This essay was a finalist in the Graduate Category of the 2nd Annual Oxford Uehiro Prize in Practical Ethics
Written by University of Oxford Student, Yutang Jin
In a family, parents can exert enormous influence on their children. Parents tend to implant in their children’s mind, for good or ill, values and ideas which go on to guide their whole lives. This essay focuses on this relationship and discusses what justification we can have for parental influence over their children.
The dominant discourse in addressing the parent-child relationship is that of moral rights. I argue, however, that the liberal discourse of rights, sound as it may be, has lots of drawbacks that disqualify it from being a cogent account of family relationships. I then go on to craft a Confucian framework whereby to discuss how parents and children should behave to each other. My main argument is that parents’ influence is justifiable insofar as parents comply with moral rules that regulate their relationship with children, and these rules are subject to public justification and rectification.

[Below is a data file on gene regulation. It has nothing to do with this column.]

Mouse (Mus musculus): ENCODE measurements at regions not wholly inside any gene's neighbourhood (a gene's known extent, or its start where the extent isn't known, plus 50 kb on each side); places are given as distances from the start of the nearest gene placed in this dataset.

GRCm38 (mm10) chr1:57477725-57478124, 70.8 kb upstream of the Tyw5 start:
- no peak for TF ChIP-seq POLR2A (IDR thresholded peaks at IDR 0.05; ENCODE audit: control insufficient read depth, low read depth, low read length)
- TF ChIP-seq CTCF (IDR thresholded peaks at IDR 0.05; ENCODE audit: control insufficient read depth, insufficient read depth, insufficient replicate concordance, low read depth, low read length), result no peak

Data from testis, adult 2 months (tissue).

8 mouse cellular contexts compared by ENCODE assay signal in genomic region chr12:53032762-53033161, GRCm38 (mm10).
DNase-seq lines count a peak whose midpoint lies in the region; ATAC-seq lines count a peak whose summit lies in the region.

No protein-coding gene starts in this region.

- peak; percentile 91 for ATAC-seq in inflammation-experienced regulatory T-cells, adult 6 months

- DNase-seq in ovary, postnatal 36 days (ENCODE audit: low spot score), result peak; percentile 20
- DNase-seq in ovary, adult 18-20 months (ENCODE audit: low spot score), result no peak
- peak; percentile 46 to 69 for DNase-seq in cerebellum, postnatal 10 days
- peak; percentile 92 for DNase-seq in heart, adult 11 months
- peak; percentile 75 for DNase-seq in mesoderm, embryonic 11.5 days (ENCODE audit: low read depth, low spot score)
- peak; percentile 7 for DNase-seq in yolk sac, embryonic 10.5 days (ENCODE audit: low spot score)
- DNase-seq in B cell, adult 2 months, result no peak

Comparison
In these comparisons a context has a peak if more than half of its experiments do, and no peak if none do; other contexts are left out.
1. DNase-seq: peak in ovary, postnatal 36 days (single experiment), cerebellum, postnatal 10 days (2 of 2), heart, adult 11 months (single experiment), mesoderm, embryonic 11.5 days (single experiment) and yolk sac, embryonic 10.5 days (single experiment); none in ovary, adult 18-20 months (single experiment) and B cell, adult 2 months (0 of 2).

One way to think of where parents’ discretion over their children ends is to be found in the liberal tradition of rights. According to natural rights theories, children are entitled to basic human rights as any others. This account, however, suffers two drawbacks. First, childrearing prima facie demands more of parents than providing basic needs as prescribed by general human rights. The second problem is what I call a ‘redistribution dilemma’, namely that it fails to convincingly account for why a child should not, upon their birth, be redistributed by the state to suitable stepparents in a way that makes her future life better off than if she stays with her biological parents.
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